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St. Lawrence University breaks ground on residence hall


CANTON — Fencing around a construction site at St. Lawrence University has raised a few eyebrows about the campus Quad’s future.

An estimated $12 million, 150-bed student housing unit approved in October has broken ground, requiring the installation of a 6-foot, chain-link construction fence around the site.

The university is funding the project with its capital fund and donations to avoid taking on additional debt. To date, $4.3 million has been raised.

Taking up half of the Quad, the gated area will return to its former grassy glory, but not until the project’s expected completion in July or August 2014.

The future residence hall’s footprint is the road and parking lot in front of the E.J. Noble Center on the Quad’s east side.

University Vice President for Communications Thomas Evelyn said the Quad’s restricted portion is undergoing the installation of geothermal wells that will be used in the residence hall.

“The geothermal wells will actually go underground,” Mr. Evelyn said. “Once that is complete, you won’t even see it. Grass will go back over it and you won’t know it’s there.”

The well, Mr. Evelyn said, will heat and cool the new building.

Because the building will be four stories high at its tallest point, the school will minimize the structure’s footprint.

“That is also part of our commitment to sustainability, wanting to protect the Quad as a special space and not encroaching onto the grassy area,” Mr. Evelyn said.

In fact, in a December update, university President William L. Fox said the project could add as much as 6 percent more green space, including enhanced landscaping at the site.

While the activity at the Quad has diminished from when the Noble Center was the student center, by no means has the quad become a “dead part of campus,” Mr. Evelyn said.

“Certainly placing a residence hall right there will help to generate a lot more activity on this side of campus,” he said.

Additionally, the space between the new residence hall and the Noble Center is a potential location for an arts walk where students’ sculptures could be displayed.

“It will be landscaped so that emergency vehicles could still come through if needed, but otherwise it would be closed off to all other traffic,” he said.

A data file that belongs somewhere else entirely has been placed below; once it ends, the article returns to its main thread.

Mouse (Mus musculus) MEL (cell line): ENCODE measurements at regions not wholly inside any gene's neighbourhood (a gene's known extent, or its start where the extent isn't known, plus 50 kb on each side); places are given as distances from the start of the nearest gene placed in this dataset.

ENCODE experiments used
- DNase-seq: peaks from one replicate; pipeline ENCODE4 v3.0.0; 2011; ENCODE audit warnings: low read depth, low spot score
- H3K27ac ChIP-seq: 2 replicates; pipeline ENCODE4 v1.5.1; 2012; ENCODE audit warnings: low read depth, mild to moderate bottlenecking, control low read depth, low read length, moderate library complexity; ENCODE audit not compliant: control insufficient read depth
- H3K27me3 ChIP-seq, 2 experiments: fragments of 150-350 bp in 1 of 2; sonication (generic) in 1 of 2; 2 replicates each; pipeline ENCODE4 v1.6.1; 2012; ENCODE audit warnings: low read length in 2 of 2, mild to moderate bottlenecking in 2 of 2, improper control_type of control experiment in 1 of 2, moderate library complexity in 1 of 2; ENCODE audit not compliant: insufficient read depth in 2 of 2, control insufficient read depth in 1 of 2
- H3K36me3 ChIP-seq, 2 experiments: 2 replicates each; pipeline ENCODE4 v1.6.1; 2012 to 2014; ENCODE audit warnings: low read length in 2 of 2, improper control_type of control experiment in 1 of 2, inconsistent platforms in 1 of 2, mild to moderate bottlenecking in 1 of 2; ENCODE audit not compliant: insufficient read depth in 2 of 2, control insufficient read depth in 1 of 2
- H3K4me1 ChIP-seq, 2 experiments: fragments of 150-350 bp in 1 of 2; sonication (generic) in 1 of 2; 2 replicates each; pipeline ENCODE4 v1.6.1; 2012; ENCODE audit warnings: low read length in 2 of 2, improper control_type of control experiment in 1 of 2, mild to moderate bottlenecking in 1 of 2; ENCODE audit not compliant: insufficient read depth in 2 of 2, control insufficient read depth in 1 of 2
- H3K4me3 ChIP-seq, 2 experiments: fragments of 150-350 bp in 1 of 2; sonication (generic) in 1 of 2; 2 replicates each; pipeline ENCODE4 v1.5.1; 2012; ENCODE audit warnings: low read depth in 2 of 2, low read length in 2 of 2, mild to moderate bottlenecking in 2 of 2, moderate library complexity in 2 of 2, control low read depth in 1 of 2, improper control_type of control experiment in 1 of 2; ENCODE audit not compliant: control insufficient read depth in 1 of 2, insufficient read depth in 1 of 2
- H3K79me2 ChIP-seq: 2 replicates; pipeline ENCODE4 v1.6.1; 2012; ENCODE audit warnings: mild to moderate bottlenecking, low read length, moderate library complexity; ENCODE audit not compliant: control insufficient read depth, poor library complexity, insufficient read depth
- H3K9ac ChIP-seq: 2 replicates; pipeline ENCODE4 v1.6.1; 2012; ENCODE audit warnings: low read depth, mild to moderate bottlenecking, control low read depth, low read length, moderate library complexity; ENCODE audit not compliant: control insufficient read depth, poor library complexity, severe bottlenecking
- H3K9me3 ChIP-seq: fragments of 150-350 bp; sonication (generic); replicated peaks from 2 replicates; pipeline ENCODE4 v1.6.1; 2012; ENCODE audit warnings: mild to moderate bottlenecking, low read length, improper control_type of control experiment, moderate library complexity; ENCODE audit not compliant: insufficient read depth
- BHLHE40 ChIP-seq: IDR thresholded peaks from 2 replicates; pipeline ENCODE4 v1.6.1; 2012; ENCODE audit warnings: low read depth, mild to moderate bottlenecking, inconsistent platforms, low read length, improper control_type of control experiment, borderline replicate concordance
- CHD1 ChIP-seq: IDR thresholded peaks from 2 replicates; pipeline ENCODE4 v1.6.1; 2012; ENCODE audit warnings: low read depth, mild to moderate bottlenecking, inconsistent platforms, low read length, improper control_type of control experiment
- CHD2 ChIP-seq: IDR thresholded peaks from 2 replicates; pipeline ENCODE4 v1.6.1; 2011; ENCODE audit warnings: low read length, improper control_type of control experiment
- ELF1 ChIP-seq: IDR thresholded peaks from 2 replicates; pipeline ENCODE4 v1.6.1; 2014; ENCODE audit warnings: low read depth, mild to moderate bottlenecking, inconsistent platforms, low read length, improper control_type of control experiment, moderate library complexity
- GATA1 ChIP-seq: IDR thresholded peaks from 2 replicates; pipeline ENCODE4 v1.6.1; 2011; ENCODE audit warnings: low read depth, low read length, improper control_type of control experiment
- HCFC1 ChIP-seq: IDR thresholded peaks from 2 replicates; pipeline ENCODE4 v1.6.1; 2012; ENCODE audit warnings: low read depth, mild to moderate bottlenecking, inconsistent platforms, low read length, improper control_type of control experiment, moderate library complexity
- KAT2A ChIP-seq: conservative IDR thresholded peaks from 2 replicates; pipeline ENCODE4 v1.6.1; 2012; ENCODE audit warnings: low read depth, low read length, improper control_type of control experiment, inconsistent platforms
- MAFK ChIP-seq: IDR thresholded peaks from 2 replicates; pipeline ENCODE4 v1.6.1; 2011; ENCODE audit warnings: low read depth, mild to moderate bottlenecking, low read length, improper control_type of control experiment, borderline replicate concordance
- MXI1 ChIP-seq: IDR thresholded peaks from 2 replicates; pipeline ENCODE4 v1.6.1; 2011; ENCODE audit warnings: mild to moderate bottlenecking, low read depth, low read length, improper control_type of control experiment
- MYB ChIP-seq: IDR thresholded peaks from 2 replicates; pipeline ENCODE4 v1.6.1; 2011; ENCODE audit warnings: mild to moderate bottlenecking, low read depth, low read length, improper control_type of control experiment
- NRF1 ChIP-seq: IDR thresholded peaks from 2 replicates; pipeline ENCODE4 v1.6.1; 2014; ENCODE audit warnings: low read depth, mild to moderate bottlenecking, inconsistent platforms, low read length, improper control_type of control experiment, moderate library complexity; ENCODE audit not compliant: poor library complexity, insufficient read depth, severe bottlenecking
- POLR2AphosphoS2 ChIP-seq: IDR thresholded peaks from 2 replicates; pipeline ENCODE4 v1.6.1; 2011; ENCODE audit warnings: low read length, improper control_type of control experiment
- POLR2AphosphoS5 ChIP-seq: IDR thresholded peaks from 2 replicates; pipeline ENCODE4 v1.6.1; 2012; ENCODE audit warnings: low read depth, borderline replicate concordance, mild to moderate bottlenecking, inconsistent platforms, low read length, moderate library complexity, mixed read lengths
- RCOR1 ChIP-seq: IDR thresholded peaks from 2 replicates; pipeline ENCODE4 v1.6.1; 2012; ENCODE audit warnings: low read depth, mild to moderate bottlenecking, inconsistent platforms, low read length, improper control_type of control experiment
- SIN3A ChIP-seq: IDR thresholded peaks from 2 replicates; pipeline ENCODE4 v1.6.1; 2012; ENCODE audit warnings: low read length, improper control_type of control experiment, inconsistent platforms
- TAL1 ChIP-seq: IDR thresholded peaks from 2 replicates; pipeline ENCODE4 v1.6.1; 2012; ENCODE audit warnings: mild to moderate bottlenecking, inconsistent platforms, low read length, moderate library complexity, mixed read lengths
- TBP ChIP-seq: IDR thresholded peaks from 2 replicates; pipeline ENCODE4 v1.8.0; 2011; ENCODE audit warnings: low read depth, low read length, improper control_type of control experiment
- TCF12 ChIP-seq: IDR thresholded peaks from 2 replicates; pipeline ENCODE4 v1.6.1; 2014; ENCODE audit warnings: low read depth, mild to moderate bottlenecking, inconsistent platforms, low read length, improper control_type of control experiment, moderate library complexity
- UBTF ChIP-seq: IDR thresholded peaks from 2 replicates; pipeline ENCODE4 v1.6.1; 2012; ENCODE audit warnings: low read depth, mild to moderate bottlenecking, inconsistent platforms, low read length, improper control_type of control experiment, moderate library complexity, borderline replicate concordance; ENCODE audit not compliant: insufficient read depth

Sophomore Courtney McKnight was sitting on the remaining portion of the Quad looking at the construction activity.

She said the university needs to realize it is a small school and cease expanding.

“St. Lawrence should accept that they’re a small school in a small town and that they have expanded as far as they can,” Miss McKnight said. “Are they going to extend the dining facilities? I know this new building is going to have a cafe, but a cafe is not going to house hundreds for dinner and breakfast.”

Miss McKnight said if the campus is tight on space, she wondered why the new residence hall needs to be so “luxurious,” with the addition of a glass-bridge commons connecting the two sections of the building.

“I feel like they are just ready to brag about some really nice building, but the other dorms are falling apart,” she said,

Aaron Schlossberg, a freshman, and Tom Barry, a senior, play on a frisbee team that practices at the quad four days a week.

“Usually we have a game going and it takes up half the quad to play,” Mr. Schlossberg said, “so it is kind of tough to have a fence in our way. It’s good that they are starting it this late so that we don’t get kicked off the Quad that much. We got the space and it’s nice that they left us some of it.”

Mr. Barry, the team’s captain, showed less kindness in his comments when reacting to the change.

“A lot of people are pretty frustrated,” he said. “We know that the university has to expand. I hope the university gets what they need out of it.”

At the same time, Mr. Barry said the quad is a major reason why he loves the campus layout.

“It won’t really affect us that much,” he said. “We still have enough field space for a regular field, but obviously it is an aesthetic tragedy.”

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